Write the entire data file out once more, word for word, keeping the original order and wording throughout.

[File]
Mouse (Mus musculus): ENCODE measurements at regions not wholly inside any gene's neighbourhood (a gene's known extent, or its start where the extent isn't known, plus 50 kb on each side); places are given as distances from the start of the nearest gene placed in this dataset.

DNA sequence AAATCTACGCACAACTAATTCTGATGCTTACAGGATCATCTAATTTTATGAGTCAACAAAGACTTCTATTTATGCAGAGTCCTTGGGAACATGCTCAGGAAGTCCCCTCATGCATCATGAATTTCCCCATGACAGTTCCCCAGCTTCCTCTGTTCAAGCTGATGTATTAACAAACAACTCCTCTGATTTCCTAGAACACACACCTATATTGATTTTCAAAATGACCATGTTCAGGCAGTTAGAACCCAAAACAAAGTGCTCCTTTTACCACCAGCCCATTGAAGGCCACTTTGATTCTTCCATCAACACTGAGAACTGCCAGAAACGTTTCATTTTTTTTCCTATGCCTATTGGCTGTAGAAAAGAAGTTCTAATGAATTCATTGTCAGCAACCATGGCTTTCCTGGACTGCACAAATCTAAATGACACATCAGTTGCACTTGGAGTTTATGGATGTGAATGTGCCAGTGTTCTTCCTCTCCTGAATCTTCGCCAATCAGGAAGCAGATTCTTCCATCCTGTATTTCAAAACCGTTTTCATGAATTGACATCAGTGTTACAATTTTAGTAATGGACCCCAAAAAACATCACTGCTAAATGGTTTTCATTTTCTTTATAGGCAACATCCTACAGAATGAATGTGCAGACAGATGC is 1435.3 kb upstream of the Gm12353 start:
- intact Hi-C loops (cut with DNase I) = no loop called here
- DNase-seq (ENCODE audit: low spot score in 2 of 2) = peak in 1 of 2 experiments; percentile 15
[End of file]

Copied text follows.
Mouse (Mus musculus): ENCODE measurements at regions not wholly inside any gene's neighbourhood (a gene's known extent, or its start where the extent isn't known, plus 50 kb on each side); places are given as distances from the start of the nearest gene placed in this dataset.

DNA sequence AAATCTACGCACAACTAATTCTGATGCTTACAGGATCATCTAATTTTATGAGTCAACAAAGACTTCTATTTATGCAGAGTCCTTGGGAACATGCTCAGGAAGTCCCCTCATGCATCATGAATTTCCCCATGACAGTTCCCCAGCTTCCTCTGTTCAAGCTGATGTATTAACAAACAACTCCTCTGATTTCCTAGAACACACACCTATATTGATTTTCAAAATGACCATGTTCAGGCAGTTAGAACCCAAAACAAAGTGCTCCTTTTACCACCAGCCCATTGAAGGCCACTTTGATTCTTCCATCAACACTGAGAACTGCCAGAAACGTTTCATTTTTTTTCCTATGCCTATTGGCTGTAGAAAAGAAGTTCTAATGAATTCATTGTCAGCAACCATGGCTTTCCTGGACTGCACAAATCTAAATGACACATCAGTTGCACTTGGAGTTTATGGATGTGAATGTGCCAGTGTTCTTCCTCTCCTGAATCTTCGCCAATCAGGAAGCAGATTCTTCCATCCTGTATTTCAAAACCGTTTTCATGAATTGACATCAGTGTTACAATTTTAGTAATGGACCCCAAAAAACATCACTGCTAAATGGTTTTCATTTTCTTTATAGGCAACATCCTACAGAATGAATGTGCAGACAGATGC is 1435.3 kb upstream of the Gm12353 start:
- intact Hi-C loops (cut with DNase I) = no loop called here
- DNase-seq (ENCODE audit: low spot score in 2 of 2) = peak in 1 of 2 experiments; percentile 15